Neuroscientists at Georgetown University Medical Center concluded that skilled readers can recognize words at a lightning-fast speed when they read because the words have been placed in a sort of visual dictionary. This part of the brain, the VWFA (shown in yellow), functions separately from an area that processes the sounds of written words (Glezer et al., 2016).

In the largest study of its kind up to date, Brem et al. (2020) confirmed that the VWFA is key to fluent reading.

The left inferior parietal lobule came in a close second in the meta-analysis study by Martin and colleagues (shown in red). This part of the brain is said to be involved in word analysis, grapheme-to-phoneme conversion, and general phonological and semantic processing.

Imaging also reveals compensatory overactivation in other parts of the reading system (shown in green). The compensatory neural systems allow a dyslexic person to read more accurately. However, the critical VWFA remains disrupted, and difficulties with rapid, fluent, automatic reading persist. The dyslexic continues to read slowly (Shaywitz, 2005).

Poor connectivity in the brain

According to a team of scientists at the MRC Cognition and Brain Sciences Unit, University of Cambridge, there are, in fact, no specific brain areas that cause learning disabilities, such as dyslexia (Siugzdaite et al., 2020).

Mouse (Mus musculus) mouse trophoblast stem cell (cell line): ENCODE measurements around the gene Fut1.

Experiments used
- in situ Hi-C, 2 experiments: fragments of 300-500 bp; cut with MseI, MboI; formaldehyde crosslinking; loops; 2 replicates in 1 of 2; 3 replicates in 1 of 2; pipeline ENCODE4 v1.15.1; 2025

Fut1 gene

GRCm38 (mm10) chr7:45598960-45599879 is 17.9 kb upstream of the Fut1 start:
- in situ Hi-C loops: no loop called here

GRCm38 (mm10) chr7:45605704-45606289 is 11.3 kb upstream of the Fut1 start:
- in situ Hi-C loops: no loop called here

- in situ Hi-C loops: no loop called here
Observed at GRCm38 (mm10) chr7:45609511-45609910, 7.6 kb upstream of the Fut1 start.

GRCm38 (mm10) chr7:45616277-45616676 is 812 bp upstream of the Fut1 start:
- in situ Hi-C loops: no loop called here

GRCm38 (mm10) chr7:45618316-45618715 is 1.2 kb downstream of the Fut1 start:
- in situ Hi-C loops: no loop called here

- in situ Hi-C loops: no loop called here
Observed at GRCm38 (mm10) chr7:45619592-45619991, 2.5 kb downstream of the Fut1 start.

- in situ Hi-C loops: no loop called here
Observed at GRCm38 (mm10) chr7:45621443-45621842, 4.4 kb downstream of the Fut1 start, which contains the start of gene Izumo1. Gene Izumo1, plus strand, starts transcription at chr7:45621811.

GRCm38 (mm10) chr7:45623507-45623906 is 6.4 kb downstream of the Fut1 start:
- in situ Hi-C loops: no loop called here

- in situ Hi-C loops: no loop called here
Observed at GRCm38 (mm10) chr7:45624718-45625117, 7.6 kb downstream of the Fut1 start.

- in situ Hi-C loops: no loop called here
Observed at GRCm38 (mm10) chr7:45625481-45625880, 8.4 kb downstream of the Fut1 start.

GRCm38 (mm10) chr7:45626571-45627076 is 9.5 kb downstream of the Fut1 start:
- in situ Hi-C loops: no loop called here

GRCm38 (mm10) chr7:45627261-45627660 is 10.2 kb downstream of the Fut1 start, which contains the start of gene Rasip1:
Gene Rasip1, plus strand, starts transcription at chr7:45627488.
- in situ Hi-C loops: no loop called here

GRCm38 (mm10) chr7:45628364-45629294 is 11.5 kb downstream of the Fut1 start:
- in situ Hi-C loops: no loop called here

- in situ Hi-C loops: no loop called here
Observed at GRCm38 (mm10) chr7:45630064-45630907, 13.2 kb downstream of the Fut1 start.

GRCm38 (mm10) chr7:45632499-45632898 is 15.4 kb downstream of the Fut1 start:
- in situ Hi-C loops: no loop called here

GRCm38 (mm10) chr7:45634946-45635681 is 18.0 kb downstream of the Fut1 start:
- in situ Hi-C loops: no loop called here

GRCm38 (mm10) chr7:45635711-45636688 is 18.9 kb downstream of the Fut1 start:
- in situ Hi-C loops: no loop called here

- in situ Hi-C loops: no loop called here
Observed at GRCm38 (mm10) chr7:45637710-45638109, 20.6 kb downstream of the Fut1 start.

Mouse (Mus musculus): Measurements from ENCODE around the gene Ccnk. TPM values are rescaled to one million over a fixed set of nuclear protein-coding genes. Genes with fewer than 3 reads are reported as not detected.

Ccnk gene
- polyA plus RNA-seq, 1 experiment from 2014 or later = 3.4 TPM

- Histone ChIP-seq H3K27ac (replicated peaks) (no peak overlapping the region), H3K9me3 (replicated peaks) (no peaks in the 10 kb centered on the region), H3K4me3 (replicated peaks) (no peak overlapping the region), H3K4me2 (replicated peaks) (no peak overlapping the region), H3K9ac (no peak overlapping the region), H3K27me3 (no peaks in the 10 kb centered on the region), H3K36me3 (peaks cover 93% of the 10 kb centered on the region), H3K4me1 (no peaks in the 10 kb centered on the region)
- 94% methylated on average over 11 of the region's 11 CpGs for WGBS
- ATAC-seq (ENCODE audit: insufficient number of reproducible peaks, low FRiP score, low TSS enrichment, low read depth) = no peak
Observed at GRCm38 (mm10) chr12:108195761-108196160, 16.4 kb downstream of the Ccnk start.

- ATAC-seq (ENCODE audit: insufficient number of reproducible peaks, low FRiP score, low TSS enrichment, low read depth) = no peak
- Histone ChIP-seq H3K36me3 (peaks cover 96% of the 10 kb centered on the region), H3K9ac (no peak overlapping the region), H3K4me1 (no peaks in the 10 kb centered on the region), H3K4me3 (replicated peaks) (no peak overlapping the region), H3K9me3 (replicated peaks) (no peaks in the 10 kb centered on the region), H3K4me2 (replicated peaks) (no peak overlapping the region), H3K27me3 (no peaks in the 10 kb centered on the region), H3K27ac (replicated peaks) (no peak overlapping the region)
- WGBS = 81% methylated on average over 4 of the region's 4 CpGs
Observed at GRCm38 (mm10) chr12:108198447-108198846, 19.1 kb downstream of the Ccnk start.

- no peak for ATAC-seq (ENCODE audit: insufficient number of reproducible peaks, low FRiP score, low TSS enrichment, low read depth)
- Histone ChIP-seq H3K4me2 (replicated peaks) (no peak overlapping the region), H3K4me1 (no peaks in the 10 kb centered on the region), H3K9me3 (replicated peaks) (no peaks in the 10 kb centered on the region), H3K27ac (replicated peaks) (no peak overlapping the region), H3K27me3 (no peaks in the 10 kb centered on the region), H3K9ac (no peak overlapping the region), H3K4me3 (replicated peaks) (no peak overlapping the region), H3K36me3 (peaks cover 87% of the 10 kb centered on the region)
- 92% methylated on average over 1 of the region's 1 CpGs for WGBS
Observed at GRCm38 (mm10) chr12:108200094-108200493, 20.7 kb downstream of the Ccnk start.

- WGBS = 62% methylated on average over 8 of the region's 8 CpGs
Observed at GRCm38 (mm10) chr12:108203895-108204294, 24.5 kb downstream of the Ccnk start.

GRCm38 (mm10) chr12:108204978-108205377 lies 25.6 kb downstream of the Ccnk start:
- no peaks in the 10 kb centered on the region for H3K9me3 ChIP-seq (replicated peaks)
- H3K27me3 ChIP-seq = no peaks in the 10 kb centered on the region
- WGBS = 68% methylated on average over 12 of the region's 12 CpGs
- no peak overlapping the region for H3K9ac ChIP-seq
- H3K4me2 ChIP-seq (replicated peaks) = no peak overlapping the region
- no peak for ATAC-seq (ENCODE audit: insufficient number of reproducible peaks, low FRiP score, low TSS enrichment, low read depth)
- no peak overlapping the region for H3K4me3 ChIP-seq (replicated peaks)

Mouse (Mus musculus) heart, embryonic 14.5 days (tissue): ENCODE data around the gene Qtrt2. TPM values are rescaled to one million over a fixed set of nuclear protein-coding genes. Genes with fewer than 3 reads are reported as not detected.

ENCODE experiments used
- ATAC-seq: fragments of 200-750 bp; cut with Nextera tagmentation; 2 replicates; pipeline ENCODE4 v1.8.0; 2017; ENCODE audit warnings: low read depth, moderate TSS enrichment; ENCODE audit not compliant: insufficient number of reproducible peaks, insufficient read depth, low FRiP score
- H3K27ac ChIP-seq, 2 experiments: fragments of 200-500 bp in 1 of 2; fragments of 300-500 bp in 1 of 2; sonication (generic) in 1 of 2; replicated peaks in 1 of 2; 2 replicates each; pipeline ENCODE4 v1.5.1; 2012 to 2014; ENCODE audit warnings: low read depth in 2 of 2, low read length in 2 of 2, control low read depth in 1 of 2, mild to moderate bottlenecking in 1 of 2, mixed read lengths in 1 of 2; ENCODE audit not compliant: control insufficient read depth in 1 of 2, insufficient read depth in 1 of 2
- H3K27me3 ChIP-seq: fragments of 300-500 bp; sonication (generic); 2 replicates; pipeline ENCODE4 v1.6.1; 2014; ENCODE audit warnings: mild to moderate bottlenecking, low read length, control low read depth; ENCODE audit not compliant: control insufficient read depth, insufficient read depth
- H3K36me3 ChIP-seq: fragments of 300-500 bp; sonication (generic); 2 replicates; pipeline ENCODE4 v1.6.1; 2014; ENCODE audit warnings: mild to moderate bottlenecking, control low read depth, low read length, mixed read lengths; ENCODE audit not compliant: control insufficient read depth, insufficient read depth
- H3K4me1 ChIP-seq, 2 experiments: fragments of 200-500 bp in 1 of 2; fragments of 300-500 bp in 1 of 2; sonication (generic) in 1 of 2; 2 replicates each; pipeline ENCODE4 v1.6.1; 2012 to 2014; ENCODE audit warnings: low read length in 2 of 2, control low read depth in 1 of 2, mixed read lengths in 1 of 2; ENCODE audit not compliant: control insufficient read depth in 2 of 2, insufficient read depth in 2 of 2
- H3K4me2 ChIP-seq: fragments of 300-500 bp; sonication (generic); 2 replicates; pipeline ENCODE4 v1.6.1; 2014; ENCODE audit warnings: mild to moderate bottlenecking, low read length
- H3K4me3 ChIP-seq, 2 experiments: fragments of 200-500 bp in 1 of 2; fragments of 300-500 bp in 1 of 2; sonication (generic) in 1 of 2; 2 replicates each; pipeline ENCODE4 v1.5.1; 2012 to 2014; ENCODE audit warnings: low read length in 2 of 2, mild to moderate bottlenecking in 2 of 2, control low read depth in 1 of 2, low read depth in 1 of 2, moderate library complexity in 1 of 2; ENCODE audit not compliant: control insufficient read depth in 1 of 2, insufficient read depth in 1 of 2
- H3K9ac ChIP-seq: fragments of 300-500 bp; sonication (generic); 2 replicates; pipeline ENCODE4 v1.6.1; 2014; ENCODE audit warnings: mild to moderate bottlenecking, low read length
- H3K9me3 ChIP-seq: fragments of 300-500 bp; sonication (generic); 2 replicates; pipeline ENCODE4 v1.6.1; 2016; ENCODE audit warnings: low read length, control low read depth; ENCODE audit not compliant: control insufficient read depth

Dyslexia brain connectivity scans
The location of brain nodes in children with ADHD, dyslexia, ASD and children seeing a speech and language therapist. (Siugzdaite et al., 2020).

The researchers found that the brain differences did not map onto any labels the children had been given — in other words, there were no brain regions that predicted having ADHD, dyslexia, or ASD (autism spectrum disorder). More surprisingly, they found that the different brain regions did not even predict specific cognitive difficulties — there was no specific brain deficit for language or memory difficulties, for example.

Instead, the team found that the children’s brains were organized around hubs, like an efficient traffic system or social network. Children with well-connected brain hubs had very specific cognitive difficulties, such as poor listening skills, or no cognitive difficulties. By contrast, children with poorly connected hubs — like a train station with few or poor connections — had widespread and severe cognitive problems.

Dyslexia linked to poor rapid naming

Research on rapid naming, or rapid automatized naming (RAN), began with the work of Denckla and Rudel. Rapid automatized naming (RAN) refers to the speed with which one can retrieve the names of symbols (letters, numbers, colors, or pictured objects) from long-term memory.

Dyslexia has been linked to poor rapid naming. However, there are considerable differences in the literature concerning the extent of this relationship. Some studies have reported a strong correlation between measures of RAN and reading, whereas others have found small or nonsignificant correlations.